Oakland’s largest charter organization, Education for Change (EFC), voted to recognize a union at the last board meeting. I was there, and as a member of the Executive Committee I made the motion, which passed unanimously. This can be a good thing for our schools, staff, families, and the City. Especially if it leads to a truce in Oakland’s ongoing public school wars which have hurt the district, charter schools, and most importantly the Flatland children and families who are desperate for better schools.
The vast majority of families and school staff in the Flats really don’t care whether their public school is a charter or district school, they want a good place for their child or a good place to work. And they are constantly shifting between the public school sectors as opportunities present. Each year at EFC we get staff from the district and lose staff to OUSD and other districts. Each year kids come in from OUSD schools and go out to other OUSD schools. For families, just trying to make it, there is no public school war, there is war of attrition to find a good public school.
And imagine if all the money and energy that went into these fights was instead focused on getting the resources students need and providing them the support they deserve. I have written before about how unionized charters can be good for the schools, union and children. And as Oakland and the state has an increasing number of unionized schools, will there be a détente?
The elephants have been fighting for too long in Oakland and there is a lot of trampled grass. It’s well past time that we move the elephants out of the frame and focus on the grass for a change.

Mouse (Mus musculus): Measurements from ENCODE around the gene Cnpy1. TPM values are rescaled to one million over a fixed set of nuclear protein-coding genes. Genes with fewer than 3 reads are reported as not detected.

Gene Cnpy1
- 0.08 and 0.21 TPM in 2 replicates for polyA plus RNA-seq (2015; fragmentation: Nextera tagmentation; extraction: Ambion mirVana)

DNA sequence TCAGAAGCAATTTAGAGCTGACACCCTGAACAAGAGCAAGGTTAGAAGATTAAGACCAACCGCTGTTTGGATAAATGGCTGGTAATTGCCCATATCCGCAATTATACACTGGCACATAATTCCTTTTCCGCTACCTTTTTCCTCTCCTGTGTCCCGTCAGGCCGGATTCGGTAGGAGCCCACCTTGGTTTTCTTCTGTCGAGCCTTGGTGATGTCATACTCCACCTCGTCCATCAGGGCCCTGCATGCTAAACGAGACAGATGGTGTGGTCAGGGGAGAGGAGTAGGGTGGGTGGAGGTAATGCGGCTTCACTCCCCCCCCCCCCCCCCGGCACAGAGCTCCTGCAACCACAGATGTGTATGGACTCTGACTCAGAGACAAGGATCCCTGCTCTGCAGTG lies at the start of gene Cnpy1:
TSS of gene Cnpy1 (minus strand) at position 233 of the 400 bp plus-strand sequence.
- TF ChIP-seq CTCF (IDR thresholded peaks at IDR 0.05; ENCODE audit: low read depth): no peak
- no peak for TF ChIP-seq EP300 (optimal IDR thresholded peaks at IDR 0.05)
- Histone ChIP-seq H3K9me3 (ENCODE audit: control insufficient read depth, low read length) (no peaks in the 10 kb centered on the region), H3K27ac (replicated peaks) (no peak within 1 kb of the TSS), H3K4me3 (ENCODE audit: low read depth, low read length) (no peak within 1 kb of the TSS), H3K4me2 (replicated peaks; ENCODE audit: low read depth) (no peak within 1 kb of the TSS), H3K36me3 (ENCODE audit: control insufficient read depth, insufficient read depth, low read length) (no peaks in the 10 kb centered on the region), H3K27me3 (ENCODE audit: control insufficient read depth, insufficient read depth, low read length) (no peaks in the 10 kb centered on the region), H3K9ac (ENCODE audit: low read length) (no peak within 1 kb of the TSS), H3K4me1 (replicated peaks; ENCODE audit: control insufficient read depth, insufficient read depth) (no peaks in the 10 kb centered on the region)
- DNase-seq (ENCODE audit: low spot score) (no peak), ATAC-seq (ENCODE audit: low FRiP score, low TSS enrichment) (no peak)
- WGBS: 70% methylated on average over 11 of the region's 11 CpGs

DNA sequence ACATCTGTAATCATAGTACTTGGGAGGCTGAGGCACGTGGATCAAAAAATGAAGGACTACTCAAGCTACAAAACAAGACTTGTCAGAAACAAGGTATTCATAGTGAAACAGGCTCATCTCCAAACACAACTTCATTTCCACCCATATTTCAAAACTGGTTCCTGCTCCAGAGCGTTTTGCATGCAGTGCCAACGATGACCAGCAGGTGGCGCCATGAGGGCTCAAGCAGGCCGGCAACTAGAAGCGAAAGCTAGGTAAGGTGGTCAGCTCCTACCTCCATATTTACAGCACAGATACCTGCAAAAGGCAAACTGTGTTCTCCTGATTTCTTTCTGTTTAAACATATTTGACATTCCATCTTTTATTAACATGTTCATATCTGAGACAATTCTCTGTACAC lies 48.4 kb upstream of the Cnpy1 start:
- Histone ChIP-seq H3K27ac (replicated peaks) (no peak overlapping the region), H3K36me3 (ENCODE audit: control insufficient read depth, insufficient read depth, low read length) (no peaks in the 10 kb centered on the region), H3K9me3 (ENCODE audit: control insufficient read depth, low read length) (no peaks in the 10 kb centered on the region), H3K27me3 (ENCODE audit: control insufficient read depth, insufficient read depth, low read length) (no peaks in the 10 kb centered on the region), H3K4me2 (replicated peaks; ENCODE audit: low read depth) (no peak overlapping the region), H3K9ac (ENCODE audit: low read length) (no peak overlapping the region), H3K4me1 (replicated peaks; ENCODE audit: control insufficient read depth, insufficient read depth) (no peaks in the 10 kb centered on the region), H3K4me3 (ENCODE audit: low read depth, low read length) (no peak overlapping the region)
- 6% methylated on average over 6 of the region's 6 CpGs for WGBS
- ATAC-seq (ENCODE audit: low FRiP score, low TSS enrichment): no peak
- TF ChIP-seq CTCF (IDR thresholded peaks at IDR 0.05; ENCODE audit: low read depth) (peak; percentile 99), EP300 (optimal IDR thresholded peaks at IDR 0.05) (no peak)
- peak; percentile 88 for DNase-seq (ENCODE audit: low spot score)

2 thoughts on “Will Charter Unionization Help End the Public School Wars in Oakland?”
Dirk, can you talk about the impact of charter schools on the OUSD budget? I am happy to hear about unionization for charter school teachers, but my larger concern has been the loss of what in health care we call “economies of scale.” Here in Richmond having each charter with separate buildings and administrative costs decrease the dollars spent on actual education. I am also concerned, not with locally organized charters but with national charters supported by wealthy donors with their own political agendas. I don’t believe that being a successful entrepreneur makes you an expert about education or gives you right to divert public dollars into your own privte fiefdom with little transparency or financial accountability. These concerns also have to be taken into account in order to end the “charter wars.”
appreciate the comment, generally when students dont attend the district schools (private, charter, out of district, home school, drop out) the district does not get the per pupil, It is hard for districts that tend to have some fixed costs to really absorb those transition costs if many children leave. But this is reality now and districts need to plan, and in some states like NY they have transition aid, and yeah the issue of all these small schools that cant really provide the range of services is an issue with having “too many schools” where you cant concentrate the resources effectively. Which affects charter and district schools. I dont necessarily disagree on the outside donor piece– in some cases I think they listen, in some cases they just act on their own agendas, I have written some about the funder issues. Charters need to be financially transparent (and legally are supposed to be– tho i know practice can be different) and accountable to the promises they make in the charter. But I guess as a guy who has been in Oakland an long time, folks are sick of waiting for OUSD to fix itself and serve underserved students– and there is scant evidence of progress on those fronts, so given a dearth of high quality options in the Flatlands, many community members went charter. The charters I work with are almost all conversions from the district, who kept the same staff, served the same kids, but escaped the OUSD dysfunction. Which continues to this day. For many people charters are a last hope after being denied relief within the system. But I do distinguish generally between the community grown schools and those that are more community imposed.